In addition to fighting police violence, which has garnered a significant amount of media attention, black activities have been deeply involved in advocating for LGBTQ, immigrant and women’s rights in North Carolina. They are also key figures in the Moral Mondays protests, a movement launched in April 2013 to object against Republican legislative policies. Moral Monday protesters began meeting every Monday at the state Capitol to protest the actions McCrory and the Republican legislature had taken against voting and abortion rights, the environment and racial justice. Like the Greensboro sit-ins, the movement ignited activists in other states, including Georgia, South Carolina, New Mexico, Illinois and Massachusetts.
“It’s provided a catalyst on a state level and on a local level for folks to begin to get engaged,” Bass said of Moral Mondays.
An estimated 80,000 people participated in the 11th annual Forward Together Moral March on Feb. 11, which Barber led. This year’s march focused on the duty of participants to stand against the Trump administration and its policies ― such as repealing the Affordable Care Act ― as well as race-based gerrymandering and HB 2.
“We march not as a spontaneous action but as a movement that stands upon deep foundations of organizing that have gone on for years, setting the groundwork for times such as this,” Barber said to the crowd at the march. “Four years later we realize we have been preparing all along for such a time as this.”
Moral Mondays also laid the groundwork for other protests ― nearly 17,000 people participated in Raleigh’s Women’s March the day after Trump’s inauguration. And more than 1,500 protesters flooded the state’s airports after Trump issued the first version of his executive order banning immigrants from a group of predominantly Muslim countries on Jan. 27.
There was a strong protest movement in North Carolina before Trump, but his candidacy and election also worked to galvanize new activists. His election inspired Kelly Garvy, a 29-year-old employee at Duke Innovation & Entrepreneurship, to start the activist group Protecting Progress in Durham. Most of the group’s members weren’t involved in politics prior to the election.
“Many people feel a moral duty to get more involved,” Garvy said. “Trump has scared a lot of people.”
Many people feel a moral duty to get more involved. Trump has scared a lot of people.
Kelly Garvy, Protecting Progress in Durham founder
Christopher Butler, 36, started out phone banking for the N.C. Democratic Party last fall and housing people who were working for Clinton’s campaign ― something he said he never would have done before Trump. Catherine Caprio, 50, became chair of Durham’s 25th Precinct after volunteering on Clinton’s campaign and registering voters in rural parts of the county. Cherry Foreman, a 42-year-old Democrat, said she started going door to door and helping people register to vote last fall.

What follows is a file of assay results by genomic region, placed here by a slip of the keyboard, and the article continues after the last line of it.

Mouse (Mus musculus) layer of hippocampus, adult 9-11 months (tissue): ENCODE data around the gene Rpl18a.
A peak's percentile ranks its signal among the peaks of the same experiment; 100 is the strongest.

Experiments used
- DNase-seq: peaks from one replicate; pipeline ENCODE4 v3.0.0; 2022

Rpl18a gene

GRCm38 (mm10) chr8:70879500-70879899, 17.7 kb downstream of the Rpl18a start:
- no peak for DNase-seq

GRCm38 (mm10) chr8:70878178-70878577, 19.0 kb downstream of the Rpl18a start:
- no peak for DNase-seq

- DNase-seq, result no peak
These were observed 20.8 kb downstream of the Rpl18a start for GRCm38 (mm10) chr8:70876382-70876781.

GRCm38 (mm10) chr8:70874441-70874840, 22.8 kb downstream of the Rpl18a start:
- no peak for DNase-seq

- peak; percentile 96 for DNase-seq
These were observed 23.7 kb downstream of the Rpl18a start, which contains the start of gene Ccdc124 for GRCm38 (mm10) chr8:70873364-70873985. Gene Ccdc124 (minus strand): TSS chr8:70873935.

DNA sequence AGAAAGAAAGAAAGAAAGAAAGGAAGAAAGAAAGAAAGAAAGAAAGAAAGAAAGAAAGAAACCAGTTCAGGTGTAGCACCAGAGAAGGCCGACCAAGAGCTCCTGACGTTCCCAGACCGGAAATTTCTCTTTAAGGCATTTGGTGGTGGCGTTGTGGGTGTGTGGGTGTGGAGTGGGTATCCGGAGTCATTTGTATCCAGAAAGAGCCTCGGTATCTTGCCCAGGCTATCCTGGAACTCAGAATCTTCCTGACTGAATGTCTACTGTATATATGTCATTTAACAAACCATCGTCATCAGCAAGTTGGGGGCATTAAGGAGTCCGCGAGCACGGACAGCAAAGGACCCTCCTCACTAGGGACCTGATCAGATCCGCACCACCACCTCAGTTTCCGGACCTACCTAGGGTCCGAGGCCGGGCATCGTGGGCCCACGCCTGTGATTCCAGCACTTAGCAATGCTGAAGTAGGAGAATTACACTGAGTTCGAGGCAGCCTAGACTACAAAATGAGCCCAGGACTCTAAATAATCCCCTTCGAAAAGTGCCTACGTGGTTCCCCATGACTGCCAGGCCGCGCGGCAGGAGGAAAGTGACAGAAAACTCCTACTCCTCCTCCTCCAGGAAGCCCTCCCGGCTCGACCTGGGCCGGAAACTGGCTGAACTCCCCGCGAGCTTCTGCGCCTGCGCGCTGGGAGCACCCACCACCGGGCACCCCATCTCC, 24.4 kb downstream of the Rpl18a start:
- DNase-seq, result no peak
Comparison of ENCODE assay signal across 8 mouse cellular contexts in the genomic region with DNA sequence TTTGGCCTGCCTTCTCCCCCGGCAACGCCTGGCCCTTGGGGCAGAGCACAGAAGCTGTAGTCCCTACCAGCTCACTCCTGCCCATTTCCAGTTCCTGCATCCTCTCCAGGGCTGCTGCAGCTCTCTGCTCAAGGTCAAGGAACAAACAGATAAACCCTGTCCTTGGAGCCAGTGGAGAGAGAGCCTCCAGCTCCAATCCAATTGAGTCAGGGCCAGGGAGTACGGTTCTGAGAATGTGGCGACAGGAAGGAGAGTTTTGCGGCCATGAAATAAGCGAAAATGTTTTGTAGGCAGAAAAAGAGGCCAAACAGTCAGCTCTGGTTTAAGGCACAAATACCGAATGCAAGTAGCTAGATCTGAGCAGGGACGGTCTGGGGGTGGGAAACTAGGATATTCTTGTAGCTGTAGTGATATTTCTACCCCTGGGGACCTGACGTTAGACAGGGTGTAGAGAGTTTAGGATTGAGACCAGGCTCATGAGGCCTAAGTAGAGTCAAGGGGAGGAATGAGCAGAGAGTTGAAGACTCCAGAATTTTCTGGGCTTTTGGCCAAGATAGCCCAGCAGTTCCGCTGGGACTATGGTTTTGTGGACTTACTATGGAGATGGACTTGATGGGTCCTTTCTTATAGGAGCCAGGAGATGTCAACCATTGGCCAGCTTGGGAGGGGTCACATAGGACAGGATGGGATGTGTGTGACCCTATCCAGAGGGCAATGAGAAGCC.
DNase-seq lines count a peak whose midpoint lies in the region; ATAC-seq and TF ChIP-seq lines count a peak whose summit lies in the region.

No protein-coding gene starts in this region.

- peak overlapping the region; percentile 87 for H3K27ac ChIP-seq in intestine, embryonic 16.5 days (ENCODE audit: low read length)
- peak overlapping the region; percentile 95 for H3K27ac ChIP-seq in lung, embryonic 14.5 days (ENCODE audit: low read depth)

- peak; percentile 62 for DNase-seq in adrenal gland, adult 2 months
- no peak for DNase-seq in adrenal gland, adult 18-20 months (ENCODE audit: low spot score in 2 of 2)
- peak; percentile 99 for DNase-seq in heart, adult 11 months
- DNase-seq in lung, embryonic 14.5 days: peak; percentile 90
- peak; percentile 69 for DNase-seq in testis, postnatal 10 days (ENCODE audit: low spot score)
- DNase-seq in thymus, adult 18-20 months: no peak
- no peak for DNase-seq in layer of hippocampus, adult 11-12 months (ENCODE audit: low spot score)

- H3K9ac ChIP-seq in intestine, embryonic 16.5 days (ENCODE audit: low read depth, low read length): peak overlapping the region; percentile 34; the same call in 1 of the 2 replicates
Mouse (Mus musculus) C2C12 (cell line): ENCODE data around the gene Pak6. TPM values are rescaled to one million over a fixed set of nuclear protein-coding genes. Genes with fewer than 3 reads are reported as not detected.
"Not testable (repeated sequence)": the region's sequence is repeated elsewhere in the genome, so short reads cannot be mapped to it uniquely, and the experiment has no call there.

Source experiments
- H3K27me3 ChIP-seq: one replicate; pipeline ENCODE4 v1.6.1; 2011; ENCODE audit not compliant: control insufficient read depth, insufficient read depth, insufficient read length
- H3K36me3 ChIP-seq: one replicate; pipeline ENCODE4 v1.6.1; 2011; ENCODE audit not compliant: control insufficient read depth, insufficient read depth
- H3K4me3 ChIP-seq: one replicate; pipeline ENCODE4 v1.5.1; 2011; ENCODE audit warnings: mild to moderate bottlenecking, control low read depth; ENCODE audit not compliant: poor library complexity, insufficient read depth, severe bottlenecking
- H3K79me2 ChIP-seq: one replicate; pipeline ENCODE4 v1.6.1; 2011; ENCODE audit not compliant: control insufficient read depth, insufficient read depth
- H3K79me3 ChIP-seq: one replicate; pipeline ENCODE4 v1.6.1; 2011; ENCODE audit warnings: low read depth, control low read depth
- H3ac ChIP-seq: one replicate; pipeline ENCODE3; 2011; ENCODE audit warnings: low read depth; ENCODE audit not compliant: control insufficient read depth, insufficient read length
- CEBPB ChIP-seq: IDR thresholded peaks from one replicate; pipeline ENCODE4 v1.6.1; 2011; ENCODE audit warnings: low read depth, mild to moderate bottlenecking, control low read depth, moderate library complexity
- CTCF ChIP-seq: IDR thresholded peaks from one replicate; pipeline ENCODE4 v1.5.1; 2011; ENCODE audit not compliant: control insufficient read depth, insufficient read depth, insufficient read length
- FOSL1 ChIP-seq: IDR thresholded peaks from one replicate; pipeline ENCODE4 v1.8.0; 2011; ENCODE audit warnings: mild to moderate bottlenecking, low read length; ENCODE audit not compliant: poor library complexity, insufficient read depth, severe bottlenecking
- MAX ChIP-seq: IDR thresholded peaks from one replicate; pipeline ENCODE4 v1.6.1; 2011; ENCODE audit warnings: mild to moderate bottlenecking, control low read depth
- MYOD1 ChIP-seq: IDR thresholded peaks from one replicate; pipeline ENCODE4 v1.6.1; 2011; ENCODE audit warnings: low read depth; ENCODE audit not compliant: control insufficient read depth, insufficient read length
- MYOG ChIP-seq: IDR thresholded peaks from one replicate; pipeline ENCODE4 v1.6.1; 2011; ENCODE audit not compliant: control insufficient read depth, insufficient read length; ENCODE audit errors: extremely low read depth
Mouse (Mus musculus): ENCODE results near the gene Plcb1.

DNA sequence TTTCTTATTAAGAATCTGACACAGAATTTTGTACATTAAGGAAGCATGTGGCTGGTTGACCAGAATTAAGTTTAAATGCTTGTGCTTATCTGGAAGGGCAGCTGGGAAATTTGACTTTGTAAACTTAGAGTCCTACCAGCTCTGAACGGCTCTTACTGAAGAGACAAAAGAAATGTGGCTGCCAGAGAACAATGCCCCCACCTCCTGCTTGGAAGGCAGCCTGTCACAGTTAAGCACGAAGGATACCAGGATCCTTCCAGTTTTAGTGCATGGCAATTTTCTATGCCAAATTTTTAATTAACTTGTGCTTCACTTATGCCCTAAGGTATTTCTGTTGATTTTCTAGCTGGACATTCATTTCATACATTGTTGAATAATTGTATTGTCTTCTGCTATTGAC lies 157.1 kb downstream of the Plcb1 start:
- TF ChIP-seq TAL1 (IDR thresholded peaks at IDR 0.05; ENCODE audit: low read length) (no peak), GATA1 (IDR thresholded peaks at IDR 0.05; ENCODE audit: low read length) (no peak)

These activists ― new and seasoned alike ― are laying groundwork they say can help elect more Democrats in 2018 and 2020.
Mandy Carter, a 69-year-old activist involved in several local and national organizations, is identifying rallying causes, such as education, women’s rights, LGBTQ rights and the environment. She’s also paying attention to demographic changes and watching individual precincts for opportunities to elect progressives.
“All politics is local,” she said. “On Nov. 9, when I woke up that morning, besides being traumatized, nothing changed for me. My city council and my county commissioners have more control of my day-to-day life than what happens in D.C.”
Alyssa Canty, the HBCU outreach coordinator for Common Cause NC, is working to institutionalize voting at North Carolina’s historically black colleges and universities and increase turnout among millennial voters, while also supporting and raising money for black candidates.
Protecting Progress in Durham is focusing its efforts on rectifying voting laws that disproportionately hurt black voters, like vague voter registration forms and limited early voting opportunities, and getting the state’s gerrymandered district lines redrawn more fairly. The group is also working to boost grassroots organizing in rural areas in order to win back the nine counties that voted for Obama in 2008 but went to Trump in November.
“North Carolina goes blue, it changes the game in a lot of different ways,” Garvy said. “The work that we’re doing here can’t be understated.”